The Single Legal Victim of the American Revolution
The trial fittingly commenced on the fourth of July. The year was 1777 and the defendant, "a wicked, malicious, seditious, and ill-disposed person," was charged with attempting to
stir up and excite discontents and seditions among his majesty's subjects and to alienate and withdraw the affection, fidelity, and allegiance of his said majesty, and to insinuate and cause it to be believed that divers of his majesty's innocent and deserving subjects had been inhumanly murdered by his said majesty's troops in the province, colony, or plantation of the Massachusetts Bay in New England, in America belonging to the crown of Great Britain, and unlawfully and wickedly to seduce and encourage his majesty's subjects in the said province, colony, or plantation, to resist and oppose his majesty's government. . . . 1
No, the defendant was not some unfortunate American patriot captured by the British army and brought to trial for treason. Rather it was our old "friend," John Home Tooke "late of London, Clerk" who was charged with "false, wicked, scandalous, malicious, and seditious libel of and concerning his said majesty's government and the employment of his troops." 2 What precisely were his misdeeds to have called forth such a scathing indictment?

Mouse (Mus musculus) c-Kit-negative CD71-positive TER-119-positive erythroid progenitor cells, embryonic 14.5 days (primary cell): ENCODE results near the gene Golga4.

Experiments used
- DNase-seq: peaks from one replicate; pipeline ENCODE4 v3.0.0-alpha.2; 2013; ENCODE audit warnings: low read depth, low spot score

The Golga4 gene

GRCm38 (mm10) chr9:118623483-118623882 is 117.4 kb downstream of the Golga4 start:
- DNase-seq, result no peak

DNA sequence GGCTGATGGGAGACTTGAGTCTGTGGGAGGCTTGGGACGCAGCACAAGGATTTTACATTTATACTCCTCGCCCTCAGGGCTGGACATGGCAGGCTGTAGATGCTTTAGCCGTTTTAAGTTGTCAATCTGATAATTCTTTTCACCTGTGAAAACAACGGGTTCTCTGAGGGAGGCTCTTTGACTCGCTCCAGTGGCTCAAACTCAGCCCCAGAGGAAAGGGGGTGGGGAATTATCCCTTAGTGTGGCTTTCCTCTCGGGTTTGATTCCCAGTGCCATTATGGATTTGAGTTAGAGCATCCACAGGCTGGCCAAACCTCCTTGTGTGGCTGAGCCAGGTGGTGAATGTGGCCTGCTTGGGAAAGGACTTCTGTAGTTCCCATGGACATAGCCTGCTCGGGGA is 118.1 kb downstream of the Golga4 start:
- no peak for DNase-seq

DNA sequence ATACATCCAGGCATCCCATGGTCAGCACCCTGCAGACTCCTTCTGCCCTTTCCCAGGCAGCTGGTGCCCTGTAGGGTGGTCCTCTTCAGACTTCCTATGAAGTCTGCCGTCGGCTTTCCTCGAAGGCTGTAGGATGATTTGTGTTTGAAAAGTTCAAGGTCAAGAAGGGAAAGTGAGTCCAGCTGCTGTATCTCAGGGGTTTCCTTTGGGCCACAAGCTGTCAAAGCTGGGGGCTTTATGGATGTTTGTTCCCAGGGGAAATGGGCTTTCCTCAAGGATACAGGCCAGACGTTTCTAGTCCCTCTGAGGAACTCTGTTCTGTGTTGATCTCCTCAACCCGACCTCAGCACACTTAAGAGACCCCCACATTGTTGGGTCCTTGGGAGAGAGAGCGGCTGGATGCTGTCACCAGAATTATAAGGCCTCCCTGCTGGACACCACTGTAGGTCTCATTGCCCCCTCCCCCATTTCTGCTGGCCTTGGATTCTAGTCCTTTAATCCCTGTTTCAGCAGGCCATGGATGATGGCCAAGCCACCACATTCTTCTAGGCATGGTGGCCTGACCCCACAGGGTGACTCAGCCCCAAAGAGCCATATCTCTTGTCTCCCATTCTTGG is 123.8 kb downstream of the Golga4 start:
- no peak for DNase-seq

Tooke's organization, the Society for Constitutional Information (founded as a rival of the Wilkite-dominated Society for the Supporters of the Bill of Rights), had continued the fight for American rights. It was at a meeting of this group that Tooke moved that a subscription of £100 be raised for
the relief of the widows, orphans, and aged parents of our beloved American fellow-subjects, who, faithful to the character of Englishmen preferring death to slavery, were, for that reason only, inhumanly murdered by the King's troops at or near Lexington and Concord, in the province of Massachusetts, on the 19th of last April 3 [italics in original].